Took my girlfriends car to walmart and this is how much they filled it with engine oil

I expect that’s part of the reason why she threw the paper version away. Over the years I’ve discovered everyone has a different way of thinking about stuff. Best in romantic relationships to not ask why … lol … Reminds me, just the other day I read about a guy who got arrested while training for the London Marathon with a refrigerator strapped to his back … the police thought he stole it… but he was just using it for the weight, a training effect … lol… .

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So read the downloaded file for goodness sake before asking random people on the internet for advice. The Snowman might post an answer!

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:upside_down_face: :upside_down_face:Hope not :upside_down_face: :upside_down_face:

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I clicked on the picture and magnified it

The engine oil level is perfect

It’s at the top of the upper meshed area

You’ve got no grounds to complain, imo


I am confused, you come on a forum for help and ask a question, right away you have 2 (that’s two) long time professional mechanics/technicians, Navada_545 and then asemaster, give you an answer, one with a picture from the owners manual telling/giving you the correct answer and then you come right back and tell them they are both wrong…

If you are NOT going to accept the answer then why did you even bother asking and waist everyone’s time???

And yes from yet another 35+ year mechanic, looks full to me, but then what does an experienced mechanic know anyway?..




:rofl: Well said


isnt full bad? shouldnt it be below the mesh line? that walmart guy didnt want to redo the work?

It is EXACTLY where it should be. No problem.


This thread and the one above about Honda/Acura Oil Level are perfect examples of why we should get rid of dipsticks and use electronic oil level sensors. At the push of a button, they measure the oil level and tell the driver how much, if any, to add.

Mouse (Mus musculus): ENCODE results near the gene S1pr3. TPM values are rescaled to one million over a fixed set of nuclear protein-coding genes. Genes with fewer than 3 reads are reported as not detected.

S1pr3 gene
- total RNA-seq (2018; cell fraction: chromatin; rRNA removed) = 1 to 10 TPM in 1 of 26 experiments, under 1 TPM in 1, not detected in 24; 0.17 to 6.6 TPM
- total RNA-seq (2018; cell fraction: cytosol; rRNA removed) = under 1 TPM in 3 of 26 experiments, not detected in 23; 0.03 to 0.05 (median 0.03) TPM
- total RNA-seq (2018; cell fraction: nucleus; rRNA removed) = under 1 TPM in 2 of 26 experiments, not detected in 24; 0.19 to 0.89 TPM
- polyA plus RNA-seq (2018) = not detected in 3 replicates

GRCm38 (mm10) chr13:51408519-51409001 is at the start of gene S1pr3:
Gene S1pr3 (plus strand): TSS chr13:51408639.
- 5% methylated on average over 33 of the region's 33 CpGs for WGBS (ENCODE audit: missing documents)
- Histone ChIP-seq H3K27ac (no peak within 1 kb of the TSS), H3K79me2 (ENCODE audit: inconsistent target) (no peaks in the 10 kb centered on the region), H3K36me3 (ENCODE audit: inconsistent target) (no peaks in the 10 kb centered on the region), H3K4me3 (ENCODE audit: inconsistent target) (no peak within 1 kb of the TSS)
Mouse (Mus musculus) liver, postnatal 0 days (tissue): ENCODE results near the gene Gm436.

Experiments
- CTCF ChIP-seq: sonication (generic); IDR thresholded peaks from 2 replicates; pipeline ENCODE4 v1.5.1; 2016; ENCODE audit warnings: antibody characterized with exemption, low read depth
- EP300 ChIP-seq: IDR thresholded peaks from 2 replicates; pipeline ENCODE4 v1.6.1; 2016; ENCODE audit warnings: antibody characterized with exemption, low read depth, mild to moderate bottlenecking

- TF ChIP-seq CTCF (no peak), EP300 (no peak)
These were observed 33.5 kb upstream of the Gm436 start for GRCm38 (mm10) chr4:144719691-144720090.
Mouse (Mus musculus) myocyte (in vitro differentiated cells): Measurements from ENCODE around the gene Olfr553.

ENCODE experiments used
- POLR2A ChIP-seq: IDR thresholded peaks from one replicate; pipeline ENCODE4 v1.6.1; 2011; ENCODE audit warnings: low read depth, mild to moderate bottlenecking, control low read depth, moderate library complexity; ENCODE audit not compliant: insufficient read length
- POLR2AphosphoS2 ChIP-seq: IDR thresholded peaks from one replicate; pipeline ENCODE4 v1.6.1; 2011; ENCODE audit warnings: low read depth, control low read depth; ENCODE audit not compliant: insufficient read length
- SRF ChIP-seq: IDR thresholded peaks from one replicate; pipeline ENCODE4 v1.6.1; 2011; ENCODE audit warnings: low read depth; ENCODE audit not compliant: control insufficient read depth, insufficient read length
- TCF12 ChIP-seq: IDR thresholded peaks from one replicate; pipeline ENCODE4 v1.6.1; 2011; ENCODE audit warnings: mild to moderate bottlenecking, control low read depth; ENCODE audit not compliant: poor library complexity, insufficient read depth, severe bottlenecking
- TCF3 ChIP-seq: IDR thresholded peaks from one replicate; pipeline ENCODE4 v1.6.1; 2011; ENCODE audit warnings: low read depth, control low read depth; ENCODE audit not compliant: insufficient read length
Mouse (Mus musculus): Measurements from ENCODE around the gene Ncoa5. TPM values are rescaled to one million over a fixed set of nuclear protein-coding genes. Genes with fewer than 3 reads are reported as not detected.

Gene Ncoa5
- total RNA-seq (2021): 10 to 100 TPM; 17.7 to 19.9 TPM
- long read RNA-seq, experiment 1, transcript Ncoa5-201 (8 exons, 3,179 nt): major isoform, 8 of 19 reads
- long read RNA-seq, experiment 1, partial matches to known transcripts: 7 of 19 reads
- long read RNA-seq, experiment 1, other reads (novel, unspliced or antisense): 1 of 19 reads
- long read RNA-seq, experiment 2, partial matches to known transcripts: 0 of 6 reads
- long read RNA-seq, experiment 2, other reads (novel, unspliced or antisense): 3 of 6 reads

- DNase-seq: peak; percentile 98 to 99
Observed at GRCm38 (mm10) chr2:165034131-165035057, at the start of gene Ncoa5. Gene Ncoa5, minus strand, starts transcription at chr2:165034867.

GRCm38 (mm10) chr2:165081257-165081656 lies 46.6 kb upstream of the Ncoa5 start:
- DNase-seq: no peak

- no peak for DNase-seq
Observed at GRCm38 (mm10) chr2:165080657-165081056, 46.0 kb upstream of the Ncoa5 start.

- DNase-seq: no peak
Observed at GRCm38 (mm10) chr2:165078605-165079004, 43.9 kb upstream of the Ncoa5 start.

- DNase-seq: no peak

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I’m not with that at all. In principle its fine. But then it’s just one more sensor…that may or may not read accurately…

Uh, no no and NO. You’re being delusional. First of all don’t look to Walmart for auto “service.” Second, well if you do insist on doing that, don’t blame them i they get it right.

At this point, you’re just some kind of a troll looking for a reaction? Your GF took the car to Walmart for an oil change. They go the oil level right, and your problem is…???


When you get a chance, can you post a picture of the wooden dowel you use to “stick” your fuel tank? Or do you rely on a sensor that may fail… :laughing:

Ya, I get that some people don’t like electronics. But wouldn’t a simple sensor offer more reliable oil level information than what we’re seeing on this forum right now?

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NO, full is good, that is the reason to check oil level after an oil change, to insure crankcase is full. You did not bother to read that section of the owners manual, then argued the matter. Educate yourself first.

Work ethic? They did the work, right? Took an hour, that happens, would you feel better if it took 10 minutes? I would not.

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Our Mercedes Sprinter has both - a sensor that displays the oil level on the cluster and a dipstick tube that is capped from the factory. You buy the dipstick separately.

i used to drive a mercedes sprinter for work i miss those vans. at first they were somewhat intimidating to park due to size but i got used to them and i was docking them reversing at loading docks. still took some getting used to for that but they seem to be great vehicles. wish i had one personally.

People won’t bother opening a hood to check and I suspect even pushing a button to periodically check is beyond most people’s level of diligence. Besides, they already have an oil add warning- it’s that red light that comes on when the level falls far enough to affect the pressure :rofl: